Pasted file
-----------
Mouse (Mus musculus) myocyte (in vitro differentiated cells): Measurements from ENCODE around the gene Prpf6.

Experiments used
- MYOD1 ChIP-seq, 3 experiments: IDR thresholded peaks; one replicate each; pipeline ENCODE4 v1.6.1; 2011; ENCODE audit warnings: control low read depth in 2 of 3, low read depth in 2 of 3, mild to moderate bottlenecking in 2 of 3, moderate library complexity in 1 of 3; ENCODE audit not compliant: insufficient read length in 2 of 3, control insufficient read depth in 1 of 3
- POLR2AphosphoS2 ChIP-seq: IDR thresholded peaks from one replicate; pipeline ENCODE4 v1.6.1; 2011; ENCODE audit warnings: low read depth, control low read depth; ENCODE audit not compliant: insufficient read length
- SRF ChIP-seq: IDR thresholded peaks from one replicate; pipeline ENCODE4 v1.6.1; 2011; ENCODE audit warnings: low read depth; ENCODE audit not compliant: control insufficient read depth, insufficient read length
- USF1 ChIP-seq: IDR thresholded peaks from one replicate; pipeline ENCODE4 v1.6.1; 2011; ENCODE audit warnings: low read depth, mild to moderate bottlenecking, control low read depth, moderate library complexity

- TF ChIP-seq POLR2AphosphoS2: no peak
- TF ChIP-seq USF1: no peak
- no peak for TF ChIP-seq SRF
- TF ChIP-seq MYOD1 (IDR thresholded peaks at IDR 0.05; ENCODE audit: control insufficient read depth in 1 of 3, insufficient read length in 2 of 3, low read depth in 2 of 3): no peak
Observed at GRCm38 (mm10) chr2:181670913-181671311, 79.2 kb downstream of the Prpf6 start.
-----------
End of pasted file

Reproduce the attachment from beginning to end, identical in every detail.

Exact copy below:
Mouse (Mus musculus) myocyte (in vitro differentiated cells): Measurements from ENCODE around the gene Prpf6.

Experiments used
- MYOD1 ChIP-seq, 3 experiments: IDR thresholded peaks; one replicate each; pipeline ENCODE4 v1.6.1; 2011; ENCODE audit warnings: control low read depth in 2 of 3, low read depth in 2 of 3, mild to moderate bottlenecking in 2 of 3, moderate library complexity in 1 of 3; ENCODE audit not compliant: insufficient read length in 2 of 3, control insufficient read depth in 1 of 3
- POLR2AphosphoS2 ChIP-seq: IDR thresholded peaks from one replicate; pipeline ENCODE4 v1.6.1; 2011; ENCODE audit warnings: low read depth, control low read depth; ENCODE audit not compliant: insufficient read length
- SRF ChIP-seq: IDR thresholded peaks from one replicate; pipeline ENCODE4 v1.6.1; 2011; ENCODE audit warnings: low read depth; ENCODE audit not compliant: control insufficient read depth, insufficient read length
- USF1 ChIP-seq: IDR thresholded peaks from one replicate; pipeline ENCODE4 v1.6.1; 2011; ENCODE audit warnings: low read depth, mild to moderate bottlenecking, control low read depth, moderate library complexity

- TF ChIP-seq POLR2AphosphoS2: no peak
- TF ChIP-seq USF1: no peak
- no peak for TF ChIP-seq SRF
- TF ChIP-seq MYOD1 (IDR thresholded peaks at IDR 0.05; ENCODE audit: control insufficient read depth in 1 of 3, insufficient read length in 2 of 3, low read depth in 2 of 3): no peak
Observed at GRCm38 (mm10) chr2:181670913-181671311, 79.2 kb downstream of the Prpf6 start.